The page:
Fukushima hopes to follow the lead of Japan’s port city of Kobe, which built a thriving biomedical industry after an earthquake and fires left parts of the city in ruins in 1995. Some economists say there is a tendency for regions that suffered major disasters to grow more quickly over the long term, perhaps because the disasters spur greater investment in new technologies.
 
Fukushima is “ahead of the curve in the transition to renewable energy in Japan,” said Daniel Brenden, an analyst at Fitch Ratings. “The grass-roots energy movement you see in Fukushima—changing the perspective of how electricity can be generated—that really sets in motion the transition that you have seen in places like Germany.”
 
Still, the transition is costly for Japan’s taxpayers. Solar-power producers nationwide sell output at above-market prices to electric companies, which pass their costs onto consumers. That is adding some $22 billion to electricity bills in the current fiscal year, according to Japan’s Ministry of Economy, Trade and Industry.
 
In the absence of significant nuclear power, Japan is relying heavily on coal. It is following in the footsteps of Germany, which pledged to shut its nuclear plants by 2022 in the wake of the Fukushima disaster. Although it has rapidly built out wind and solar power, Germany has largely fallen back on coal to fill gaps in alternative energy sources.
 
On weekdays, Namie buzzes with some 1,000 workers brought in to build the hydrogen plant. One recent weekday night, a few of them gathered at a restaurant in town serving Namie yakisoba, a stir-fried noodle dish for which the town is known. Shop owners say they close on weekends when the workers return home.
 
“A time will come when the country stops providing subsidies,” said Aoi Ogawa, a manager at the Japan Industrial Location Center who advises companies on relocating to Fukushima. “But if facilities and new technologies keep growing as they have, we hope to see cities rebuild around them. The goal isn’t just to return to predisaster levels, it’s to come back better.”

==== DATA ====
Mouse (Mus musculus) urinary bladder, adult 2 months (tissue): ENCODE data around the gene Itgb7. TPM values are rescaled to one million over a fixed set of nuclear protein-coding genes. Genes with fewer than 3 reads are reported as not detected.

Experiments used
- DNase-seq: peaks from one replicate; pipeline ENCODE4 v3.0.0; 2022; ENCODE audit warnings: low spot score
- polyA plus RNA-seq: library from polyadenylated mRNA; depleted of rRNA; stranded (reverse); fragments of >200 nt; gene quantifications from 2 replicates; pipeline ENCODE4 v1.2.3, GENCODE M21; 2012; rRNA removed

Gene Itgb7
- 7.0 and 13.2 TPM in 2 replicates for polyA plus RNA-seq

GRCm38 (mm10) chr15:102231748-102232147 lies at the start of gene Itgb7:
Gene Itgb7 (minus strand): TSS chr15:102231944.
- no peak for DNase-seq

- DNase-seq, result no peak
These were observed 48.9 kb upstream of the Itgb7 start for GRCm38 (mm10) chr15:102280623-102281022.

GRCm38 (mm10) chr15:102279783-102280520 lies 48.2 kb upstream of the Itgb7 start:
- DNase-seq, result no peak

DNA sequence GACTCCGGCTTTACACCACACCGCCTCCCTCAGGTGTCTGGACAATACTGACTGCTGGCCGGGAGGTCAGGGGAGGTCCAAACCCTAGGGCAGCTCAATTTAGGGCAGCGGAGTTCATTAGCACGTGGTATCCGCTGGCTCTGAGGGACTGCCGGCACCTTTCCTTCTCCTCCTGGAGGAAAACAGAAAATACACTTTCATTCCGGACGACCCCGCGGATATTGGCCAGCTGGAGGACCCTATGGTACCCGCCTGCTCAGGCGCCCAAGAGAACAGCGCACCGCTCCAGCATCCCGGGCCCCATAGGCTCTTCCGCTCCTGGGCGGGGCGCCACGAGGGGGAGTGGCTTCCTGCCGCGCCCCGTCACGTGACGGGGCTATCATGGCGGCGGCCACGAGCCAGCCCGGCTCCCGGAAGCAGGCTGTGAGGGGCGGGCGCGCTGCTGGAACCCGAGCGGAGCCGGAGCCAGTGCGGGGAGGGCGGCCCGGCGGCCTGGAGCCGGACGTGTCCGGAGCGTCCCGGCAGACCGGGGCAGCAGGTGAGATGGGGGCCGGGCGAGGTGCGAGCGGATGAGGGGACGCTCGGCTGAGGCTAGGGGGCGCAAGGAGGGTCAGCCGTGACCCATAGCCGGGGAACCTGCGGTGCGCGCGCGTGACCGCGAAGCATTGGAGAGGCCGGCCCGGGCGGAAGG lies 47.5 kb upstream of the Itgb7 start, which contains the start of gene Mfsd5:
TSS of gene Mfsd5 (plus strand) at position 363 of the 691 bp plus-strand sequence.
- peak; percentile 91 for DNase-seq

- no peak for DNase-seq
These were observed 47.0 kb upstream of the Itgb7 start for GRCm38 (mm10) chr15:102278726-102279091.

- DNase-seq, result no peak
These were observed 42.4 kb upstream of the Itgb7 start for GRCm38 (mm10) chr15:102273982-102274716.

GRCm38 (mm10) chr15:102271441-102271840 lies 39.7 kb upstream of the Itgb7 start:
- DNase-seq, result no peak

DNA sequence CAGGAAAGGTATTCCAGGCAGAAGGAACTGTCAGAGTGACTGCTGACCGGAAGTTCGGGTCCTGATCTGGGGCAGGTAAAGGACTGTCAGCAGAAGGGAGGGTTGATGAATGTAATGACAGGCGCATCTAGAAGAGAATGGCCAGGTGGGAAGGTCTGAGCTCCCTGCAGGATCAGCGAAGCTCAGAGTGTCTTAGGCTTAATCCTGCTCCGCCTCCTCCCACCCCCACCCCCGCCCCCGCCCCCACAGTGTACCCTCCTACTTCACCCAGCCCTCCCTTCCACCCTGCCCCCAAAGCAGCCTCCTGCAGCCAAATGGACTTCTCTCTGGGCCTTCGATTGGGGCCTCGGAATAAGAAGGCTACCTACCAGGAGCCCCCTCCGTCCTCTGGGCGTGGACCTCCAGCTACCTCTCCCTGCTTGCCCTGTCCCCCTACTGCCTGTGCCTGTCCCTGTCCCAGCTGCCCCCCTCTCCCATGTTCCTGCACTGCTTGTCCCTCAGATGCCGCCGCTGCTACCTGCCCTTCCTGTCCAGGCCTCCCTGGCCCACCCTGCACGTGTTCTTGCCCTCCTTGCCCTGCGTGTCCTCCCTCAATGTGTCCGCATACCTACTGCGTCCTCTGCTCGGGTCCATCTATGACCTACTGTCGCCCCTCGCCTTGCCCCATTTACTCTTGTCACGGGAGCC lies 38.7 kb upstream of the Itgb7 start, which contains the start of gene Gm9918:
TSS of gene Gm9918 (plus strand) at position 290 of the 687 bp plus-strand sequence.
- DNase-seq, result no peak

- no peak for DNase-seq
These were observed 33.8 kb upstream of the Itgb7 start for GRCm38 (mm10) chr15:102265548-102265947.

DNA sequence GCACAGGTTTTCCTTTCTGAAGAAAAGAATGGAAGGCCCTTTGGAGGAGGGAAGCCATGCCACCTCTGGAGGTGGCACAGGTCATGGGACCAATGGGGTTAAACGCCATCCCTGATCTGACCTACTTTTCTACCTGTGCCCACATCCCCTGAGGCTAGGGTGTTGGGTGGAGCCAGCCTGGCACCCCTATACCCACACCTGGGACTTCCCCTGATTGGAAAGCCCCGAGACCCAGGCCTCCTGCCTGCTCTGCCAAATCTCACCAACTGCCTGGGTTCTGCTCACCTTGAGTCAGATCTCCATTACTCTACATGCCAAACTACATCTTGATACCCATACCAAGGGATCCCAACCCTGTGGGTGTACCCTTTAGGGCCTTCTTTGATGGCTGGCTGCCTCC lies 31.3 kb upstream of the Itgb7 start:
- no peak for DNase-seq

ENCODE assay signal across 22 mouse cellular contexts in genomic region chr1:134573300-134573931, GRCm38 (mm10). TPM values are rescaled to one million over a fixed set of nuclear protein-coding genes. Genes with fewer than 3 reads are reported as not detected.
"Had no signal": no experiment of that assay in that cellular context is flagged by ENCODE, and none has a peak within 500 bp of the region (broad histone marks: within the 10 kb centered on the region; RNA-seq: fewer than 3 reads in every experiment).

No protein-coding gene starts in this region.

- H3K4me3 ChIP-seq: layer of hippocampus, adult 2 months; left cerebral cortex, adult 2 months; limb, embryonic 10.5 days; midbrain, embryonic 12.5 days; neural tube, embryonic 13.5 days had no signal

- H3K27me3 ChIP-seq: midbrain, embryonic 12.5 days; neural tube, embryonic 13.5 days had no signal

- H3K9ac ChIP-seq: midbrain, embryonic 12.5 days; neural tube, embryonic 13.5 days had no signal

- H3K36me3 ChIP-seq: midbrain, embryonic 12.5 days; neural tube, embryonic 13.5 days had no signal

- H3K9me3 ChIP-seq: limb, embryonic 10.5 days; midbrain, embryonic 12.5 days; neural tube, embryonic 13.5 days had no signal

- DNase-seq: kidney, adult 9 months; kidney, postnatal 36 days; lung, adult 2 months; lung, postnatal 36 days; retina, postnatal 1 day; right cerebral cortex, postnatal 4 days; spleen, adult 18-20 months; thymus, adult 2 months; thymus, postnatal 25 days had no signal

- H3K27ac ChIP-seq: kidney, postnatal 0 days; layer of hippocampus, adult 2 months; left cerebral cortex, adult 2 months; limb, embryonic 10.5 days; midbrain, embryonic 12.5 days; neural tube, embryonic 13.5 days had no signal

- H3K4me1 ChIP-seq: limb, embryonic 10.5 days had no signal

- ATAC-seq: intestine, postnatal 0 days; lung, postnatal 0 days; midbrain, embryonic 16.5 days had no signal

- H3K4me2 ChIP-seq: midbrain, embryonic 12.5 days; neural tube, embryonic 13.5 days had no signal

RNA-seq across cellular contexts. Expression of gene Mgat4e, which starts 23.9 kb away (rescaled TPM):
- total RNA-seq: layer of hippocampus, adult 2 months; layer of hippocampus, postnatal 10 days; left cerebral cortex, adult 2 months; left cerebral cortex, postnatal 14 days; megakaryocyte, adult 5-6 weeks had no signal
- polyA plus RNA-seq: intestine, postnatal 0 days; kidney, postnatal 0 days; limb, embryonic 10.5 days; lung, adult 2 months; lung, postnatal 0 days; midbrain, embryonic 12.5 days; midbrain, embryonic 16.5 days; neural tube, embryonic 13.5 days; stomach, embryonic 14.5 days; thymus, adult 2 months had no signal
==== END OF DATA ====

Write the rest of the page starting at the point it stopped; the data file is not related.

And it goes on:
July 16, 2019 Posted by | fukushima 2019 | , , , | Leave a comment

‘We were driven out’: Fukushima’s radioactive legacy

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In March 2017, the government lifted its evacuation order for the center of Namie.
“This is the worst time, the most painful period.” For the people of Namie and other towns near the Fukushima plant, the pain is sharpened by the way the Japanese government is trying to move beyond the tragedy, to use the 2020 Tokyo Olympics as a symbol of hope and recovery, a sign that life can return to normal after a disaster of this magnitude.
If we give up, we would lose our town, and as mayor, I will work with all my heart to prevent that.” But many residents say the central government is being heavy-handed in its attempts to persuade people to return, failing to support residents’ efforts to build new communities in places like Nihonmatsu, and then ending compensation payments within a year of evacuation orders being lifted.
In other towns around the nuclear plant, people have complained that arbitrarily decided compensation payouts — more for people deemed to have been in radiation-affected zones, far less for tsunami victims, nothing for people just a mile outside the zone most affected — have divided communities and caused resentment and friction.
“This is a place desperate to attract people to return, but this reduces our attractiveness for young people,” said Riken Komatsu in the fishing port of Onahama, who is working to rebuild a sense of community and raise awareness about problems with the reconstruction effort.